Aliya Bashir, GPJ Indian-administered Kashmir
Indian-administered Kashmir

Elderly reed mat weaver continues to keep the weaving tradition alive in spite of many obstacles.

SRINAGAR, INDIAN-ADMINISTERED KASHMIR – Seated among reams of mats on a bare, muddy floor, Rehati Want, 60, weaves each delicate strand of straw from a bundle to form a simple, patterned mat.

“My mother taught me how to weave mats when I was 4,” Want says. “Then I picked up the art and tried different designs of my own.”

Growing up, Want helped her mother with weaving reed mats. She began working independently and selling her own mats after she married. On most days, she starts weaving by 9 a.m. and continues until 5 p.m.

“Both my grandmother and mother would weave during my childhood,” she says. “It was our only source of livelihood.”

But now Want is the only weaver in her household. She lives with her husband, three daughters, one son and his family in a small, mud house in the village of Moti Mohalla in Srinagar, Kashmir’s summer capital.

“Many times, I tried to persuade my daughters to weave,” Want says. “But they were never interested.”

Want’s two granddaughters, ages 5 and 7, also are not interested in learning the art of weaving, Want says. They are more focused on their schoolwork.

Zareef Ahmed Zareef, a Kashmiri author and historian, traces the origins of the craft to the 18th century, during Kashmir’s Mughal Empire.

“The art is mostly specific to the areas around Dal Lake in Srinagar,” Zareef says.

This is because the reed used to weave mats comes from a swamp plant found in Dal Lake and other swampy areas in Kashmir, he says.

The reed mat, known locally as “waguv,” is valued for its comfort, versatility and biodegradability. But its popularity is declining.

The reed mat was once the main household flooring in Kashmir, Want says. People plastered their floors with a thin layer of clay and then covered them with reed mats. But now, floors are made of cement and covered with modern thermo-cool floor covers. Unlike reed mats, which spoil when they get wet, these covers are washable, making them more popular with local families.

Until a few years ago, all 177 families in Want’s village wove reed mats at home, Zareef says.

But today, no more than 15 women in Moti Mohalla weave mats, says Ghulam Ahmed Khan, who owns a reed and wicker shop in Srinagar. Khan has been buying reed mats from Want, the oldest weaver in the village, for more than 30 years. His shop sells only her reed mats.

 

“I buy all the mats from Want,” Khan says. “Her weaving has a very unique design and is durable.”

Want’s health has suffered from the bent posture she must use to weave, but she is determined to continue her work, he says.

“She weaves to support her family,” Khan says.

Want is the regular income earner in her household, she says. Her husband, a day laborer, is often without work. When he does get work, he does not earn enough to support the large family.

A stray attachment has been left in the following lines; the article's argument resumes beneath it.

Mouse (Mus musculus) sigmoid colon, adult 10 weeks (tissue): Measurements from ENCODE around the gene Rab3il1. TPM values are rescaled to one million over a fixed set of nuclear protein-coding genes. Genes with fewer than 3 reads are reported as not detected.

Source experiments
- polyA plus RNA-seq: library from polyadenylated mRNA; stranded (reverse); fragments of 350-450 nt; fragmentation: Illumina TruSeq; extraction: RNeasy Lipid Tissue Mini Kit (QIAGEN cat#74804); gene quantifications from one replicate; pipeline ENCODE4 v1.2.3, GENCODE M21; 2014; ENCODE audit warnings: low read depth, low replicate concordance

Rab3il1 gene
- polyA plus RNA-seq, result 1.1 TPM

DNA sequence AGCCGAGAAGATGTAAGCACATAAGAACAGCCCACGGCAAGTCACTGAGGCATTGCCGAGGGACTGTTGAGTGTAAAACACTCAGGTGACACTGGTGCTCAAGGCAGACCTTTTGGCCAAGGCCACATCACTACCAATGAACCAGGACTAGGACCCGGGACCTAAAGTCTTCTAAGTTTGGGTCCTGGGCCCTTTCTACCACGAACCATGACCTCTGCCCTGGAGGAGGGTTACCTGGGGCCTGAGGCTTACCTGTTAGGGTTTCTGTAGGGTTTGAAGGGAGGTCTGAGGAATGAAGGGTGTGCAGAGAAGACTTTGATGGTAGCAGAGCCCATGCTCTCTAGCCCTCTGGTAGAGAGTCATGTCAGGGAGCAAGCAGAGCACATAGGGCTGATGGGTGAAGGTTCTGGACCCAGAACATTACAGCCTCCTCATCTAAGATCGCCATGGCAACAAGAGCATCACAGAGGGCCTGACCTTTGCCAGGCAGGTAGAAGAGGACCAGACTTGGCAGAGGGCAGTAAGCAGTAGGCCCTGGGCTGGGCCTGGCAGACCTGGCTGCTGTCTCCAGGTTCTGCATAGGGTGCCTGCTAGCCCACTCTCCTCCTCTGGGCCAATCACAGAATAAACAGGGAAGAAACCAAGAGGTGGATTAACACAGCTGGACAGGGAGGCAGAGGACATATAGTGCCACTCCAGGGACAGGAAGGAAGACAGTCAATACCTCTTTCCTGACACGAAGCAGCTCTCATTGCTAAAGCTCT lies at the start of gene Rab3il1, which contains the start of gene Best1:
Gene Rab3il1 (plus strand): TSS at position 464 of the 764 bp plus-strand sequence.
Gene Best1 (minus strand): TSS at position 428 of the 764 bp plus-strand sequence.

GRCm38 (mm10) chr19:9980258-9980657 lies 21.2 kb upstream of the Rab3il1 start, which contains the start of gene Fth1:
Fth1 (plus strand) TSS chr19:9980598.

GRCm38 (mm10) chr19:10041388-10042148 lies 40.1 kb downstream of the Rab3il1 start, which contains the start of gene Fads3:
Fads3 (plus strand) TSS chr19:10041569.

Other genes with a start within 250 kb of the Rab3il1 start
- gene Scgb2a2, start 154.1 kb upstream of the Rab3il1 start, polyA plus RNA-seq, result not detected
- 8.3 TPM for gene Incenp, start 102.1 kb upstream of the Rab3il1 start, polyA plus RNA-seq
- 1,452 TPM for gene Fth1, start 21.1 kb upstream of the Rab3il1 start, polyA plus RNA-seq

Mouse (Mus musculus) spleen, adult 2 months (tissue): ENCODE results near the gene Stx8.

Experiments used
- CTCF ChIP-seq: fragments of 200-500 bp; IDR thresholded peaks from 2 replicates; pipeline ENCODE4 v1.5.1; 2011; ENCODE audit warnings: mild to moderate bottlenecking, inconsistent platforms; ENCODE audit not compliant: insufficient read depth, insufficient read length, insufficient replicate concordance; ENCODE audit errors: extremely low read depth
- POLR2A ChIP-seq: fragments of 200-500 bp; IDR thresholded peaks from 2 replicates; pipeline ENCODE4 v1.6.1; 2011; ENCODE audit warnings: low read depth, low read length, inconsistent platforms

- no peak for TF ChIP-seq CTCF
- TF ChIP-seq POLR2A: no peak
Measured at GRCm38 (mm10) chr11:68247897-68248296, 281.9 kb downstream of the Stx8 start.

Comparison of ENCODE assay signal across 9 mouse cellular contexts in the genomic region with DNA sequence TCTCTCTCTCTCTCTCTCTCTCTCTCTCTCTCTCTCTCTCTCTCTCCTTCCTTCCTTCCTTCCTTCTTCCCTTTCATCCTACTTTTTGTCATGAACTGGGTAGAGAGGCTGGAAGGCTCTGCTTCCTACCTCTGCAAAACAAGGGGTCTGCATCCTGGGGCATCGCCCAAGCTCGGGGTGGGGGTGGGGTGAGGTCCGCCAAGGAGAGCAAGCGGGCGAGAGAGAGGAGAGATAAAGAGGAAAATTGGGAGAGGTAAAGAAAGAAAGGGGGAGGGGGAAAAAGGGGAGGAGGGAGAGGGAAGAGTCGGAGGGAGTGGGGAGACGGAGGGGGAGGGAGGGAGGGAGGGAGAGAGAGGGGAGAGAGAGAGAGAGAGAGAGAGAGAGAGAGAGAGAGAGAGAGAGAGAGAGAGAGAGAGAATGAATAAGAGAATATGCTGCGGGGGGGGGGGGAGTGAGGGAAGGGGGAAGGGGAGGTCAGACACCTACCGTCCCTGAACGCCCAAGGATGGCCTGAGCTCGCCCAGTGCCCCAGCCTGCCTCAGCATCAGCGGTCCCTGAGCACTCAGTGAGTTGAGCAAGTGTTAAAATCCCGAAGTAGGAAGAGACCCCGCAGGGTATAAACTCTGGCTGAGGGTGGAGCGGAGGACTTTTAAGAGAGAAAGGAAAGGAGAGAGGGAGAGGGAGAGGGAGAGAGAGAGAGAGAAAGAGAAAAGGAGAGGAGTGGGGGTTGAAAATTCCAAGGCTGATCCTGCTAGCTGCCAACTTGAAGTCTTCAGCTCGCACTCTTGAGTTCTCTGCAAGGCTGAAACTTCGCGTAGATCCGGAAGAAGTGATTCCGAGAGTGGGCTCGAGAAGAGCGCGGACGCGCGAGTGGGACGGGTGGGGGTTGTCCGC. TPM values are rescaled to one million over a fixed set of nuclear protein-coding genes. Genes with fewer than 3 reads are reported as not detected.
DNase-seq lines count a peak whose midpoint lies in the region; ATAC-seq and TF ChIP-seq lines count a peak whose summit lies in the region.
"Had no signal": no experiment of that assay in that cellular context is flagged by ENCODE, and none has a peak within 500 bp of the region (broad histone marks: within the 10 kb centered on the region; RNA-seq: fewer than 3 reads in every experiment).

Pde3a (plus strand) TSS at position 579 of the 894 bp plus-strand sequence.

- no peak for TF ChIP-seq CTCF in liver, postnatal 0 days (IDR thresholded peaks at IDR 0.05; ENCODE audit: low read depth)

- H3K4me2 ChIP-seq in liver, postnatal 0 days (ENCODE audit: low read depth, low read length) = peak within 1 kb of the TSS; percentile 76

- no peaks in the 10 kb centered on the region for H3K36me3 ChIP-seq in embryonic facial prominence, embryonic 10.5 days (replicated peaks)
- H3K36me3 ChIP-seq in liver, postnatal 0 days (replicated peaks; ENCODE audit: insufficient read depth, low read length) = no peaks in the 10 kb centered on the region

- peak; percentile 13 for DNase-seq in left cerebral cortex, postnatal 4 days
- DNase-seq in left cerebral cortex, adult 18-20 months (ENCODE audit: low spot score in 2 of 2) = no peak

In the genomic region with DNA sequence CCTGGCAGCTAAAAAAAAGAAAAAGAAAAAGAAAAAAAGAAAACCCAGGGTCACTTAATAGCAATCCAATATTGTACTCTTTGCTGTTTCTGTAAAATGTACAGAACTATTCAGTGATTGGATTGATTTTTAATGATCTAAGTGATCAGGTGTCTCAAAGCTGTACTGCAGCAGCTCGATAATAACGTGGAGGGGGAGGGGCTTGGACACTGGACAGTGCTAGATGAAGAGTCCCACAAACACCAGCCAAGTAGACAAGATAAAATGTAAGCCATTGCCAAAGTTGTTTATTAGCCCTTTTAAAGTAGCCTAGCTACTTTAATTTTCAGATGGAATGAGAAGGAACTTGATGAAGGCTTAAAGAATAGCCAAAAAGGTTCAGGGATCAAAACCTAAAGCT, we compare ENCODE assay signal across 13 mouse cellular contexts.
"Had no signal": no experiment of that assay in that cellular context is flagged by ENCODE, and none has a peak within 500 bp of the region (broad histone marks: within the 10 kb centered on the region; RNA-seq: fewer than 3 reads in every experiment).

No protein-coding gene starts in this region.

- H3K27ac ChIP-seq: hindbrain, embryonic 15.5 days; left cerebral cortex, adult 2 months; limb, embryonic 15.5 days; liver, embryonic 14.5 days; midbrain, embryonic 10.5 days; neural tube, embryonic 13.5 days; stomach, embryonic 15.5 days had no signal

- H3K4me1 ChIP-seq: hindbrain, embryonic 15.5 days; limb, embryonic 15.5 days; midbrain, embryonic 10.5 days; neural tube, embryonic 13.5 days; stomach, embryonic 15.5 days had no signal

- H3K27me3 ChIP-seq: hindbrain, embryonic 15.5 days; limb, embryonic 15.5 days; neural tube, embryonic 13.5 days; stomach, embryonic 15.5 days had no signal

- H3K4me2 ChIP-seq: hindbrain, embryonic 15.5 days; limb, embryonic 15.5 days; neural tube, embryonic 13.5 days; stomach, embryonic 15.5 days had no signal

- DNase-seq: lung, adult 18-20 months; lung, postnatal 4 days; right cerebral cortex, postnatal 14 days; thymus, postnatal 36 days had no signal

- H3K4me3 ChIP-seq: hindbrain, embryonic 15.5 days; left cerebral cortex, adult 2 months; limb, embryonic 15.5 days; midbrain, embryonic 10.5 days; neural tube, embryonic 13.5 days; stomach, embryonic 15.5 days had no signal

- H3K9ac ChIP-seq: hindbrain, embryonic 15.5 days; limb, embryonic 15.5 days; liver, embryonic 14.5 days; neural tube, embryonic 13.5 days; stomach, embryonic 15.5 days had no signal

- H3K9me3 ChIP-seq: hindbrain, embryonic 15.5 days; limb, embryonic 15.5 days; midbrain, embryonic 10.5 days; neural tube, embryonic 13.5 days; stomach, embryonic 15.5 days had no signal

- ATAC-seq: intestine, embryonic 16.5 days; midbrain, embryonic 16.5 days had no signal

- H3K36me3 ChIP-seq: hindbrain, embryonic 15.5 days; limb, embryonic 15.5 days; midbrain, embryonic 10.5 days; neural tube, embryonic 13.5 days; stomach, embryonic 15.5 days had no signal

Want says she is happy to be able to help support her family by weaving. She earns about 300 Indian rupees ($5) a month.

“Through this skill, I am able to support my family,” she says. “Otherwise, when you are aging, who is going to help you? I do not want to be a burden on my family.”

Still, her income has been declining.

Want, who weaves 25 mats a month, sells them all through Khan. Her single-layered mats sell for 150 rupees ($2.50), while her double-layered mats, which feature intricate designs, range from 250 rupees ($4.10) to 300 rupees ($5). Each mat is 4 feet by 5 feet.

The price commanded by the mats has remained flat over the years because people prefer the thermo-cool floor covers, Want says. But the cost of the reed has increased considerably because development around the lake and the draining of swampy areas have made it scarce. As a result, Want now saves little.

The profit from the sale of a mat is no more than 100 rupees ($1.65), Khan says. From that amount, he usually pays Want 10 rupees (17 cents) to 20 rupees (33 cents).

Zareef believes the poor earnings are forcing weavers to abandon the skill.

Want agrees. Education and better job opportunities also draw the younger generation away from the craft, she says.

“Education was not so common in our area,” Want says. “Both children and elders were involved in this craft. But from 2000 onward, more and more children who used to help with the weaving started going to school and stopped their weaving work.”

Want’s dedication and skill are especially valuable because so few weavers are left in Kashmir, Zareef says.

“Artisans like Want have golden hands,” he says. “Their skills remain incomparable with any machine-made work. We need more people like her to keep our traditional skills alive.”

Despite Want’s inability to pass her skill on to heirs, she is keeping the tradition alive, Zareef says.

Although Want earns little income from her work, she is determined to continue the age-old custom.

“I can never quit this art as long as I am alive,” she says. “The art represents my identity, and weaving has become a habit. It is not a mere business but a traditional responsibility that I cannot leave at this time.”

GPJ translated interviews from Kashmiri and Urdu.